In my last few posts, I’ve been trying to deconstruct recording workflows (and doing so a bit too brashly), to ask an open question:
Can we improve the way recording works, for your average musician?
Let’s focus on recording at home for now, and acknowledge that professional studio recording and power users might have different requirements . Let’s also assume that I’m starting fresh on a new song.
The two scenarios we’ll consider are 1) that I’ve got an idea that I’d like to record, or that I’d like to play my instrument and see if I stumble on something that sounds nice while being recorded.
You can record an idea into a DAW or a wave editor, but before you move forward and use that recording to start a new song, you need to do some things like:
- Chopping up the recording.
- Picking a tempo for the song that matches your recording, in case you didn’t already pick a tempo beforehand.
These might seem obvious and completely necessary. How could you use a recording in a song without manually trimming it? How could you use a recording without having picked a tempo?
But when you think of a catchy melody in your head, did you start by picking a numerical tempo in your mind? Or did you just think of the melody? Is there a way to communicate a catchy melody to the computer without explicitly expressing the tempo, yet still allowing you to build on it (in a quantized environment like a DAW)? 
Now, what if we re-imagine the role of the computer in this. Instead of thinking about the computer as a workstation, which we sit down and operate, let’s think of it as something more passive. Could we change this workflow so that the computer instead passively supports you when you want to record, and maybe even eliminates the chopping and tempo picking you need to do before turning your recording into a song?
Sounds like a interesting challenge to me. So here’s my attempt at changing this recording workflow to eliminate these steps, in order to help you go from having an idea in your head to building a song around it, faster. It’s by no means perfect, and is not necessarily better, but it’s different, and I hope that it’s a good starting point from which we can build on.
The Freestyle Recorder is a completely hands-off MIDI recorder. I started by removing the record button. There’s no stopping it, it’s always recording into a 3 minute long buffer. Next, it listens to what you play, and when it hears you stop playing, it automatically chops the thing you just played into a segment.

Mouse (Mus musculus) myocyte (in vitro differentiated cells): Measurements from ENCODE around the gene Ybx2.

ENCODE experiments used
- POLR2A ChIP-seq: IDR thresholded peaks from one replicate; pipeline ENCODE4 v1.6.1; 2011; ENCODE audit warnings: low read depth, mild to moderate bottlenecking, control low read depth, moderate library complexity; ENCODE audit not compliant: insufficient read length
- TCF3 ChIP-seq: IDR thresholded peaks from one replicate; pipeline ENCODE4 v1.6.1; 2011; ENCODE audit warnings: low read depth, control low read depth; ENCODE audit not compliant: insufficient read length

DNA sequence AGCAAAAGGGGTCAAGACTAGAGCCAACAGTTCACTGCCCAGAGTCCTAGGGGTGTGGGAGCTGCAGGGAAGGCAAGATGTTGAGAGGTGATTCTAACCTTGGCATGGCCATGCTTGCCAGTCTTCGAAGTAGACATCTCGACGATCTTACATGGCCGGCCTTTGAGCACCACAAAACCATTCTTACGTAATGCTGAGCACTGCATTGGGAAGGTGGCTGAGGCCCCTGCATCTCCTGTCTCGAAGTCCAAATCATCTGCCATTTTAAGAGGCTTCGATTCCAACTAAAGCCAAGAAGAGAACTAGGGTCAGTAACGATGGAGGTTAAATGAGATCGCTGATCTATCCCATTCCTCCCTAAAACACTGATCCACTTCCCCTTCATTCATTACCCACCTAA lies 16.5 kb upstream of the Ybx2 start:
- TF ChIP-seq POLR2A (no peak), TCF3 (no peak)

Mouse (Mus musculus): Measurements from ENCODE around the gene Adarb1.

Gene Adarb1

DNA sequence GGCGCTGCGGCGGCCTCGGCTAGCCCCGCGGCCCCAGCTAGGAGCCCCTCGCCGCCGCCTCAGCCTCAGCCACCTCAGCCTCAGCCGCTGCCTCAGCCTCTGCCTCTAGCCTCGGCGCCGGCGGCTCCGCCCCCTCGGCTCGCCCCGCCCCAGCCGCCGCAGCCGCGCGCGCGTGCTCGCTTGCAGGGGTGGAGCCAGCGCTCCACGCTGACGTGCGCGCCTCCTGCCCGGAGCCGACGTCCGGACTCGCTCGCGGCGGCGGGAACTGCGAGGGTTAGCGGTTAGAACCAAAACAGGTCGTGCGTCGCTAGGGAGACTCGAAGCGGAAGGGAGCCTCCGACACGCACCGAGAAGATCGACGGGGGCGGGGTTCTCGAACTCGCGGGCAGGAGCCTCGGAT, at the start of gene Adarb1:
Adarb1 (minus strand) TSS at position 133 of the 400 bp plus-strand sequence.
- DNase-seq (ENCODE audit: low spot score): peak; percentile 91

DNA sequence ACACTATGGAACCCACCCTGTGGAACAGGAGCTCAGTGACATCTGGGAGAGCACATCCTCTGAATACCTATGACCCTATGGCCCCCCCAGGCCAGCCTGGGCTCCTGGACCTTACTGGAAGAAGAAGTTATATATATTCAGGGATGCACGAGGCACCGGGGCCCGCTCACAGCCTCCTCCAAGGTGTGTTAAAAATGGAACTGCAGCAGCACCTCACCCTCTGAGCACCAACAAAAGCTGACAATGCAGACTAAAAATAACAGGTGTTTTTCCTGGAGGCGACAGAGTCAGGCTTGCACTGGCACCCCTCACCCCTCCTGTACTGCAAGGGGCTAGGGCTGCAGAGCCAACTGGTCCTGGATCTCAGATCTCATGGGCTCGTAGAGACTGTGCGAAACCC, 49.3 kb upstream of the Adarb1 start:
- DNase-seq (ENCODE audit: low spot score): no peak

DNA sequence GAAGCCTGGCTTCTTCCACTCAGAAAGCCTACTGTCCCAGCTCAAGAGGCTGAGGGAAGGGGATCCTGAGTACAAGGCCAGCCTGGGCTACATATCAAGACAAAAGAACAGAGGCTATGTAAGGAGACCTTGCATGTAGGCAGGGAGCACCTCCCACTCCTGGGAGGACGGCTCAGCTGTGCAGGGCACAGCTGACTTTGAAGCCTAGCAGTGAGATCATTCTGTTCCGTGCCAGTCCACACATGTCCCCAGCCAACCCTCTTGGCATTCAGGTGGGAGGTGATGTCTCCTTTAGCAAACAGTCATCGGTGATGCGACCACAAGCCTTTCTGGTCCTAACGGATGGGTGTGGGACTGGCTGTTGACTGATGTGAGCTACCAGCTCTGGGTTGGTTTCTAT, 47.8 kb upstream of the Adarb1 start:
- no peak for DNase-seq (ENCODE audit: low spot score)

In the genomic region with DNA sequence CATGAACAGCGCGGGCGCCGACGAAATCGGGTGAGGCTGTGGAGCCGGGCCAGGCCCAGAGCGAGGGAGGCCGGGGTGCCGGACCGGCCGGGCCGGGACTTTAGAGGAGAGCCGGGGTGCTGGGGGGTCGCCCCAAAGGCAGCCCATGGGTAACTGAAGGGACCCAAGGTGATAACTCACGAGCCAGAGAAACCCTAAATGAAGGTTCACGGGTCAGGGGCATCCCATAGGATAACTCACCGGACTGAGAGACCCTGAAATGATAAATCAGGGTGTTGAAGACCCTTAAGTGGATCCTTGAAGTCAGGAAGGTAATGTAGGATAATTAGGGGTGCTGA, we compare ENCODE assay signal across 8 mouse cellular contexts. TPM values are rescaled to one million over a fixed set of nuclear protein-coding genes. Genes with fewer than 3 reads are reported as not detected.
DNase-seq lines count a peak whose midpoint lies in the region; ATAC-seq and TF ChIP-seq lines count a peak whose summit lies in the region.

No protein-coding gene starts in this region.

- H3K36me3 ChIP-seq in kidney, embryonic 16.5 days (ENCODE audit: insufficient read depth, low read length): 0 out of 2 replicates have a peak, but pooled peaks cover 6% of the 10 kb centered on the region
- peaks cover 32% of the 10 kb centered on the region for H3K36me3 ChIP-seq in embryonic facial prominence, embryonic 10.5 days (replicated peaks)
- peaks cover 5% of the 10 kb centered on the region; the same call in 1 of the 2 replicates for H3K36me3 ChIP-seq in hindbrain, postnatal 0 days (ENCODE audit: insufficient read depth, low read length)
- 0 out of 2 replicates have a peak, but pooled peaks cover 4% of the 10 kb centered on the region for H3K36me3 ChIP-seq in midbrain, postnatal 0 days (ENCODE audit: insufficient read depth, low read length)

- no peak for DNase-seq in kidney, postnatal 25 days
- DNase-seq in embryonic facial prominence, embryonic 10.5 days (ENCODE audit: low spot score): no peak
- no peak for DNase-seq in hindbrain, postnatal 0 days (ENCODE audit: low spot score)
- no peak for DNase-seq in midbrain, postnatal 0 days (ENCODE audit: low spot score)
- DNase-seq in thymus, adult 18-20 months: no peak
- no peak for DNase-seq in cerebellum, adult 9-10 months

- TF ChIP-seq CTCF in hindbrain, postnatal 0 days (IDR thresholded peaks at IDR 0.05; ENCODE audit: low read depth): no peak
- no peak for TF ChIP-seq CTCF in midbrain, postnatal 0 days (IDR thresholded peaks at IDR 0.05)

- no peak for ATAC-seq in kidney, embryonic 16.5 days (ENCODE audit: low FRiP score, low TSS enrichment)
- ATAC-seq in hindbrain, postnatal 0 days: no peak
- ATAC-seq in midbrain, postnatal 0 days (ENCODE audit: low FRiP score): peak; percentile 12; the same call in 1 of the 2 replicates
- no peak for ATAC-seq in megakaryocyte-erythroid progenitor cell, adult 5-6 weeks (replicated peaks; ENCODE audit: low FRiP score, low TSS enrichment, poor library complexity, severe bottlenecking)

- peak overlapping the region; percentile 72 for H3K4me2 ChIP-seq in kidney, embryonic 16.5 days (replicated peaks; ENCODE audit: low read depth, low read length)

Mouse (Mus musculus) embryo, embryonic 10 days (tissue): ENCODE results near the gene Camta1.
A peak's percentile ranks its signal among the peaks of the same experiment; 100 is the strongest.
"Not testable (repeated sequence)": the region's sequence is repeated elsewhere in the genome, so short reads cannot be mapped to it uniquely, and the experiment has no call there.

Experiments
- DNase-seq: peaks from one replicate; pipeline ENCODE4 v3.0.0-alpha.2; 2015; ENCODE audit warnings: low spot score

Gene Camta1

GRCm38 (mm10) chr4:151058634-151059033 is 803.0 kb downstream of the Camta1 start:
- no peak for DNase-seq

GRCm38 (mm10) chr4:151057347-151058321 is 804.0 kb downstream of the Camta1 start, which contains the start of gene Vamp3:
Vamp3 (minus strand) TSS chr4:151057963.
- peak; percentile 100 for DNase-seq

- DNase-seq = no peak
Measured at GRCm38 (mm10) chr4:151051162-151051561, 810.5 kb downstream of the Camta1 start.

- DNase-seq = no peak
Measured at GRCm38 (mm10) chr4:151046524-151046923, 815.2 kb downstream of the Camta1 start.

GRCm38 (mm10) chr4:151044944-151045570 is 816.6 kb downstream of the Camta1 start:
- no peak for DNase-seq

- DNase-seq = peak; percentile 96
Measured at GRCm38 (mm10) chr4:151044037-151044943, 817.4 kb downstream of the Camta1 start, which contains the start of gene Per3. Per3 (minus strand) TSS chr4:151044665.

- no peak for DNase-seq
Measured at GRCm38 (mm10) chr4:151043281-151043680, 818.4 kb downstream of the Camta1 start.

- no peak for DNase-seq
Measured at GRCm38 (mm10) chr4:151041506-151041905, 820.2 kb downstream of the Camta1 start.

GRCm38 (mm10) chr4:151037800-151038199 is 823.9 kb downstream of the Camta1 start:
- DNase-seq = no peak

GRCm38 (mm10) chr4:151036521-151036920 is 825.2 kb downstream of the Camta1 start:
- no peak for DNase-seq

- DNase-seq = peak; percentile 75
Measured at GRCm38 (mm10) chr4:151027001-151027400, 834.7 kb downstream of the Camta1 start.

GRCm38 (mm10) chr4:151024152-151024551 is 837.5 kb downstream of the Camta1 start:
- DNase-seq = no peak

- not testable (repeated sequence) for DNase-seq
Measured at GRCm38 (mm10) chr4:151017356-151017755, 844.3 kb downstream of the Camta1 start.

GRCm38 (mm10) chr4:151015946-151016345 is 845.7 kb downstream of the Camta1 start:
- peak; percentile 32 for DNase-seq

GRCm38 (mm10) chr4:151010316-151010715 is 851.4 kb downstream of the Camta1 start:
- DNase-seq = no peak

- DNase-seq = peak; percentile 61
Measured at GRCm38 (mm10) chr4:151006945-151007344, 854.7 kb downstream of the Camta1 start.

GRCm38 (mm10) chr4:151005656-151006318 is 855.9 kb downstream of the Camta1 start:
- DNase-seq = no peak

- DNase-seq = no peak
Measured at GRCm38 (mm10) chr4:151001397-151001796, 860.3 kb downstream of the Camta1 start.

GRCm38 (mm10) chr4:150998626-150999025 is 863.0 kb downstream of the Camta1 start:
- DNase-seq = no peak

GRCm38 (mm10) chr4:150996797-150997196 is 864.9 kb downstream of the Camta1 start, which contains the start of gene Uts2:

You can sit down and jam until you play something nice, and the Freestyle Recorder tries to cut up your takes automatically. You can just focus on playing.
Next, because the Freestyle Recorder is just listening for silence when it’s detecting takes, we need a way to tell it how to chop a recording more tightly. Remember, we want to avoid manual chopping. Next, let’s assume we want to produce a loop out of our recording.
But maybe we can kill two birds with one stone here. We still need to tell the computer some information about the tempo of our song, but BPM detection might not be accurate enough, and I didn’t play along with a metronome. I just played. How about if the recording were played back, and we just tapped along with it? This would tell us both the tempo of the recording, and give us a hint about how many beats were in the recording, so we can chop it tighter.
This is exactly what I programmed, and it works… OK. You need to play in 4/4 time, at a fairly constant tempo, and when you tap along with your recording, it has to be pretty tight. But if you get those things close enough, the Freestyle Recorder produces a seamless loop of your recording, without you ever having to hit record or entering a tempo. Above all, it’s different, and I hope this approach helps generate some new ideas to take it even further.
Did I mention that because it knows the loop length and tempo, the Freestyle Recorder can automatically snap a beat perfectly over your recording? When it works, it’s pure magic:
What’s your impression of the Freestyle Recorder? Leave a comment and let us know what you think!
 BPM detection is one way to have a computer extract this information. My experience has been that some algorithms struggle with very short pieces. The algorithm I tested really struggled with jingles that were just a few bars long and played naturally.